Alcohol-Related Deaths In The US Have Doubled In The Last Two Decades

In the last 20 years, the consumption of alcohol has increased by around 8 percent. V_ctoria/Shutterstock 

Deaths involving alcohol have doubled in the US since the beginning of the millennium, particularly among women and those middle-aged and older, new research suggests.

Nearly three-quarters of Americans aged 18 and above reported consuming alcohol in 2017, averaging around 3.6 gallons of pure alcohol per drinker – that’s more than two standard drinks each day. In the last 20 years, the consumption of alcohol has increased by around 8 percent, both regular and binge drinking along with it. To determine how those increases translate into mortality, researchers at the National Institutes of Health analyzed death certificates between 1999 and 2017 recorded by the National Center for Health Statistics to estimate the annual number of alcohol-related deaths by age, sex, and ethnicity.

"Alcohol is far from a benign drug. I know of no other product a person can buy at a grocery store or gas station that can cause memory blackouts, car crash fatalities, deaths from falls, cirrhosis of the liver, brain damage and breast cancer," study author Aaron White of the National Institute on Alcohol Abuse and Alcoholism told IFLScience. 

"Simply providing people with information about the risks associated with alcohol is unlikely to change behavior on a large scale, but it is important for people to be aware of the scientific evidence so that they can make informed choices," White added.

Alcohol-related deaths per year have more than doubled in the last two decades, rising from just under 36,000 to more than 72,500. In 2017, more than 2 percent of 2.8 million deaths in the US involved alcohol. Overall, death rates were highest among males, people between 45 and 74 years of age, and among non-Hispanics, American Indians, and Alaska Natives.

However, the increase in alcohol-related deaths over time was largest for women and consistent with reports of increasing alcohol consumption, binge drinking, emergency department visits, and hospitalizations for women. Nearly half of all deaths resulted from liver disease (30 percent) or overdoses (18 percent) on alcohol either by itself or with other drugs. Nearly 9 in 10 alcohol-related deaths among people between 16 and 20 involved “acute alcohol consumption,” or binge drinking.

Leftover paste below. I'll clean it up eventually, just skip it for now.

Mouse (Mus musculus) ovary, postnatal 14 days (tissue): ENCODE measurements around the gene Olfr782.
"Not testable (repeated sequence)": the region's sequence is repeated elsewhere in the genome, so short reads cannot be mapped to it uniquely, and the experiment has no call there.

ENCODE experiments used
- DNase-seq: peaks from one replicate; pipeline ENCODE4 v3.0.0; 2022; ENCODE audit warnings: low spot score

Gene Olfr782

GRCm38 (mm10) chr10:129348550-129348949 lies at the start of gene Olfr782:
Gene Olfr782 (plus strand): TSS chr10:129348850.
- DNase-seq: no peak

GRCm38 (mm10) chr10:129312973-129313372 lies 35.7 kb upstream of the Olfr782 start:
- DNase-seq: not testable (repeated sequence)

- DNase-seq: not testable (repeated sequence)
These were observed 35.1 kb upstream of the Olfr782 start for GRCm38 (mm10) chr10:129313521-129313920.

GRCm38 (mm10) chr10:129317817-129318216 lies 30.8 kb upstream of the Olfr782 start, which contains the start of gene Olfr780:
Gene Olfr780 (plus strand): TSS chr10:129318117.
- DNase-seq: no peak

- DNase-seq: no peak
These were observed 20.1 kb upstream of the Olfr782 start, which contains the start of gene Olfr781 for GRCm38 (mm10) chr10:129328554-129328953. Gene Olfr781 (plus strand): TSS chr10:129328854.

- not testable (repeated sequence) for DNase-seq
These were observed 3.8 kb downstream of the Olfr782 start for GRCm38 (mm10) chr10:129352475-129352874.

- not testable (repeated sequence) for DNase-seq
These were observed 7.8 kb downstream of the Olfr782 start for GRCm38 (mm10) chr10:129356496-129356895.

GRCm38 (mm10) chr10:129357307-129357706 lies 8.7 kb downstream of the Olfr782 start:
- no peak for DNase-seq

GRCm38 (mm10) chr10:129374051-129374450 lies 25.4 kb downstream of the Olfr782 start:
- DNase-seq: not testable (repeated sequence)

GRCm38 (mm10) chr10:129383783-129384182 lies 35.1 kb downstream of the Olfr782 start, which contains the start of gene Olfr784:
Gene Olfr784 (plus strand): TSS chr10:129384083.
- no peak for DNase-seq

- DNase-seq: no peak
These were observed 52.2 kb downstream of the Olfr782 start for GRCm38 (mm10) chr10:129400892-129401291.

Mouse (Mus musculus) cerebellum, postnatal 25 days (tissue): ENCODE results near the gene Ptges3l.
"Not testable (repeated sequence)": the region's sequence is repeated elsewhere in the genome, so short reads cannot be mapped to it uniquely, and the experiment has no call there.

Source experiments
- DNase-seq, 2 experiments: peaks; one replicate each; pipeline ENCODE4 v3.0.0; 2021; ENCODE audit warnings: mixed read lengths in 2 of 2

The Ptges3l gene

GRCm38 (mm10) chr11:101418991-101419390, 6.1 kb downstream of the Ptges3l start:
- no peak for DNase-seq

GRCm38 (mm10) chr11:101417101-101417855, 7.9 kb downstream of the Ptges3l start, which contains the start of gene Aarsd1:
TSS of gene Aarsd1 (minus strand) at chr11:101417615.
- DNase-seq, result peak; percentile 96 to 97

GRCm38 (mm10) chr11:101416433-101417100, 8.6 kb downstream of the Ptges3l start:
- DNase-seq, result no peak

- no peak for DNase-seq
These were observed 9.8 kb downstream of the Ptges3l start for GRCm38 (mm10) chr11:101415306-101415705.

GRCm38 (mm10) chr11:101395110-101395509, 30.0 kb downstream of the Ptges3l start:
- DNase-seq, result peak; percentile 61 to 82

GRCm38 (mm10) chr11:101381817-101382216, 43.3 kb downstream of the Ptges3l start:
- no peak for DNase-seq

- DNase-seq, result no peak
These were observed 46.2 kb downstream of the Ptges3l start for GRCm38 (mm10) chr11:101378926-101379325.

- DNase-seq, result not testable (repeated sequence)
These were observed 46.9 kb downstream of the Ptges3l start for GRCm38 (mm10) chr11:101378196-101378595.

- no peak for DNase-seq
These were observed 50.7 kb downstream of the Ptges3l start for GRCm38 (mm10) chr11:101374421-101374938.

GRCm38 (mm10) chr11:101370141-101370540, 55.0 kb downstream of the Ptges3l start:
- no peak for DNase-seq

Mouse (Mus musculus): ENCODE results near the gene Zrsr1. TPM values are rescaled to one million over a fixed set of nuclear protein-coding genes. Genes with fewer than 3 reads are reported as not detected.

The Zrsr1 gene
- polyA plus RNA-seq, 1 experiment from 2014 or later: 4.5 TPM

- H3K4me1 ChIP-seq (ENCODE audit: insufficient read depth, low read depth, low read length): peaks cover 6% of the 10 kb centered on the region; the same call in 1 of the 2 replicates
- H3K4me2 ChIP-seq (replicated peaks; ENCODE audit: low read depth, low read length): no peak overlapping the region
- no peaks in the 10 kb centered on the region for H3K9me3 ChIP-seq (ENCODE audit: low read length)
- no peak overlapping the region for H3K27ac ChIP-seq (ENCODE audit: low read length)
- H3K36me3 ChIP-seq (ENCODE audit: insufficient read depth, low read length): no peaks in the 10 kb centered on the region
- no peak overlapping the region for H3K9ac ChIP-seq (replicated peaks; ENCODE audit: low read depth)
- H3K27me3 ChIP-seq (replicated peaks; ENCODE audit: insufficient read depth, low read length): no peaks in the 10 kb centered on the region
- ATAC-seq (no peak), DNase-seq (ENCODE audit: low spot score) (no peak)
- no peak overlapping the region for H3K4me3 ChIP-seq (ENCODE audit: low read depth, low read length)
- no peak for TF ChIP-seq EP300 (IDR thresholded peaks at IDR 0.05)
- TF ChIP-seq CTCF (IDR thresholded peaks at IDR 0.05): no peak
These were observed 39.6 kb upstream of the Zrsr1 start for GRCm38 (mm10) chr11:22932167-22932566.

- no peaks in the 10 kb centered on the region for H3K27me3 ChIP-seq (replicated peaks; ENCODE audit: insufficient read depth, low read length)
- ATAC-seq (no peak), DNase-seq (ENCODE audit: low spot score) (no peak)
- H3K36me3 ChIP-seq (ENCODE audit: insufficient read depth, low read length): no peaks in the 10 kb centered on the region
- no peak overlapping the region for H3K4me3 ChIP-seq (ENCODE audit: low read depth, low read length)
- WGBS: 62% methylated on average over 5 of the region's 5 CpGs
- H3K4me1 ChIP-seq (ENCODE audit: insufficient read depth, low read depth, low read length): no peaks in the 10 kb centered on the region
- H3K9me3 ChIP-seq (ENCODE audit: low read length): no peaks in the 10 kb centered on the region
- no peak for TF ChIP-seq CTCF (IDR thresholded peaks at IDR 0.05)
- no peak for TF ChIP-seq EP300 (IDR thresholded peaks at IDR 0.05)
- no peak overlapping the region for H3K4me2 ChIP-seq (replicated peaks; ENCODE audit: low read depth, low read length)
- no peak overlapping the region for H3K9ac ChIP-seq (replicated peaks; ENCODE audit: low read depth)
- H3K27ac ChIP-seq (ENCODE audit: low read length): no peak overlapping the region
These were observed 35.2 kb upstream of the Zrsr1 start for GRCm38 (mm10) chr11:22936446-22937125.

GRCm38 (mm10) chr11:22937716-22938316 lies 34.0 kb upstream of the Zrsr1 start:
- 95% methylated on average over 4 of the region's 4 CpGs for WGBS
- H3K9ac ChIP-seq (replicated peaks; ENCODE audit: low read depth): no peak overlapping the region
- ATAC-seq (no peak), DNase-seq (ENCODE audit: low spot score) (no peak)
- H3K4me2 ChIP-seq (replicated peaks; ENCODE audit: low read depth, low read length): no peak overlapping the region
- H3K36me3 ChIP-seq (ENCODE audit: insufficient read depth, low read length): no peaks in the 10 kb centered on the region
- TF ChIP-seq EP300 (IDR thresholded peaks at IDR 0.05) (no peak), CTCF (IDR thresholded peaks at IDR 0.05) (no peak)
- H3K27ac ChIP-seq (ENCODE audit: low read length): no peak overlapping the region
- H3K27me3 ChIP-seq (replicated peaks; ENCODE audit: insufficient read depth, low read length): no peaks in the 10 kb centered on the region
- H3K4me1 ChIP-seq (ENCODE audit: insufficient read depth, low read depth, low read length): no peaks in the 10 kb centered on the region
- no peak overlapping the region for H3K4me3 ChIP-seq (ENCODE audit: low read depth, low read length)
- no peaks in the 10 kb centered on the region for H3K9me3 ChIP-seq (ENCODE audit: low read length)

"Alcohol also plays a prominent role in deaths of despair," explained White. In 2015, Princeton University economists reported an increase in mortality, particularly among non-Hispanic whites aged 45-54, driven largely by drug and alcohol overdoses, suicides, and liver disease. White added that further research suggests that alcohol contributes to around 1 in 5 drug overdoses, suicides and half of the deaths from liver disease.

Even so, the study speculates that the actual rate of alcohol-related deaths is likely higher. While physicians, medical examiners, and coroners completing death certificates are encouraged to list alcohol if they have reason to believe it contributed, White notes that evidence suggests alcohol is commonly omitted. In many cases, the contribution of alcohol might not be apparent at the time a death certificate is completed. 

“Given previous reports that death certificates often fail to indicate the contribution of alcohol, the scope of alcohol-related mortality in the United States is likely higher than suggested from death certificates alone,” write the authors in the journal Alcoholism: Clinical and Experimental Research

Fewer than 1 in 10 people who struggle with an alcohol use disorder receive any treatment in a given year, a statistic that White says shows how crucial it is to develop effective strategies to connect those who need treatment with treatment options. 

 

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